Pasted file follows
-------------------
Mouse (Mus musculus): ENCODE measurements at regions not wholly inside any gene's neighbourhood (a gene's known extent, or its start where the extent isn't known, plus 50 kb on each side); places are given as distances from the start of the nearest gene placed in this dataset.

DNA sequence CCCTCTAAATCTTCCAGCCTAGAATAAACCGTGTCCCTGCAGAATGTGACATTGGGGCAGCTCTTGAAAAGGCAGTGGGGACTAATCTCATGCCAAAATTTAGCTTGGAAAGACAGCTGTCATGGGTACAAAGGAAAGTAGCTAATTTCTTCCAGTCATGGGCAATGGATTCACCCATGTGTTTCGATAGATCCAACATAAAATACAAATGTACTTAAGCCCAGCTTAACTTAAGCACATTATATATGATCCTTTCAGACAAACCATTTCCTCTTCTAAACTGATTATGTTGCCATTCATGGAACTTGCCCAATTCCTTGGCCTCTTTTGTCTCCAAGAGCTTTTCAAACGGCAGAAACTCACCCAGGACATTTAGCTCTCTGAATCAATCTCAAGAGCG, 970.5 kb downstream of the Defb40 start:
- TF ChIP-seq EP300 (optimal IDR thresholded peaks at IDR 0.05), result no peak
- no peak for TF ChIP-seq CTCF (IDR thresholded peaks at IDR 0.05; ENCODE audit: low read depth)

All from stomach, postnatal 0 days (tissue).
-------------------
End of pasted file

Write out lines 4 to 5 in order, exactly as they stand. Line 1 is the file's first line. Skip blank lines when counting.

- no peak for TF ChIP-seq CTCF (IDR thresholded peaks at IDR 0.05; ENCODE audit: low read depth)

All from stomach, postnatal 0 days (tissue).